Creating Worlds, By Artistic Director, Christian Lebano

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“We can’t take any credit for our talents. It’s how we use them that counts.”

Last week’s essay also began by quoting from Madeleine L’Engle’s book A Wrinkle in Time. I keep surprising myself with how many simple, yet profound, quotes from this book resonate for me. The one above puts me in mind of the wonderful team of artists that assembled to put this play on the stage who USE their talents in all the ways that really count.

This is the biggest show (in terms of cues and effects) we’ve ever done at the Playhouse and I will be forever indebted to the extraordinary designers who’ve work so hard and so long (we’ve been regularly staying at the theater until 3:30 in the morning – and even pulled a few all-nighters to get this show up.) And the effects are dazzling – so much more than a small understaffed theater like ours has any hope of creating – but create them we did.

Sean Paxton composed our music – and it is delightful. The Wrinkle/Meg theme he wrote puts me in mind of Dr. Who. It pulses and drives and makes me smile in anticipation every time I hear it. The music he wrote for Mrs. Whatsit’s transformation into the flying horse is majestic and soaring. The final moments are so fulfilling. He was able to punctuate small moments and underscore grand ones.

Chris Moscatiello supplied all of the crazy sounds I asked of him from the ridiculous to the sublime – imagine my asking you to create four different kinds of disappearing door sounds, squeaky galoshes, the sound time travel makes, school bells, and the sound of magic flowers being plucked from the ground, plus dozens of others! He never batted an eye – he worked tirelessly to make them all just what was needed AND dazzling.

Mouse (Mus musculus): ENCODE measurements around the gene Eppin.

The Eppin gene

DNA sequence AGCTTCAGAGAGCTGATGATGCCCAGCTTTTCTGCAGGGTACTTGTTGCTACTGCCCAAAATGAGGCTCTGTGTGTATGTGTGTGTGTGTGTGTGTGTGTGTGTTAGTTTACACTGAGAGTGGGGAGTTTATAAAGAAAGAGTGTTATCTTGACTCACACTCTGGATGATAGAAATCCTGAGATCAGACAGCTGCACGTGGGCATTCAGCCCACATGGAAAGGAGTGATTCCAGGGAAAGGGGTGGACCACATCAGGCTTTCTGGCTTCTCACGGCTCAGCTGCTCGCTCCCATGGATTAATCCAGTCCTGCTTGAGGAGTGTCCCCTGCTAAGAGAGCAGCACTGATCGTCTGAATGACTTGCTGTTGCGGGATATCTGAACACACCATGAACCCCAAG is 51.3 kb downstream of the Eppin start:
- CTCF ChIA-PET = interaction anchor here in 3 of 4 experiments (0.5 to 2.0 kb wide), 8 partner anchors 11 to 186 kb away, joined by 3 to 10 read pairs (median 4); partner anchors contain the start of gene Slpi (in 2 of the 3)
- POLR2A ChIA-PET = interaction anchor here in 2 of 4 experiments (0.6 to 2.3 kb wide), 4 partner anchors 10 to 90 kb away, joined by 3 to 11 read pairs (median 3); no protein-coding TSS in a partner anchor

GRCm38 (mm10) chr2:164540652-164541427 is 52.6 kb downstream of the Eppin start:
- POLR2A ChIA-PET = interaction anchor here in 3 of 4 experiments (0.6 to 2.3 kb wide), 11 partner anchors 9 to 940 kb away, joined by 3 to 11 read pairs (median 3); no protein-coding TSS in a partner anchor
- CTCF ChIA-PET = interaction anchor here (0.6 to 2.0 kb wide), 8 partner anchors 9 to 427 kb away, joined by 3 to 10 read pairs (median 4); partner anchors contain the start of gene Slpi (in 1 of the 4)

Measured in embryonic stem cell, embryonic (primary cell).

Vicki Conrad costumed this monster of a show where actors jump from one character to another in an instant and need to be running around the building while they do it! She brought the characters to life and made them look as real or as wild as was appropriate. From pajamas for the kids to the drab dresses of Camazotz she creates worlds.

Rebecca Hairston put more lighting instruments in our grid than we’ve ever used before. She created lighting that is sometimes so beautiful that it takes your breath away – and sometimes so sinister that you sense that danger is just around the corner. She is indefatigable – she works so hard to get the limited resources that we have to look like what you would expect to see at the bigger theaters and she does it all with a wisecracking wit and endless good humor.

Matt Hill did double duty as set and projection designer – and wait till you see what magic he creates from the three different projectors we are using. Watch Meg walk down the stairs, fly through the universe, approach a haunted house, and walk the streets of Camazotz through his projections. He has taken all of my requests and given me more than I had a right to expect AND he threw in a couple of surprises that have become some of my favorite moments in the show.

This team has been a gift. They have shared their talent and their professionalism with me and our cast all in hopes of creating something magical for you, our patrons. Working with them has been such a pleasure. I’m very proud of the work we have created, and I’m very grateful to them all. All of this has been managed so expertly by our Stage Manager Kelsey O’Keeffe and her Assistant Emily Hopfauf – I’ll tell you more about them in another posting.

As always we here at SMP do all of this for you – our faithful patrons. I look forward to seeing you and the young people in your life (this show will truly captivate them) in the audiences. We open March 10 and run Friday nights and Saturday matinees through April 22. For tickets please call Mary in the box office at 626.355.4318 or go to Hope to see you soon!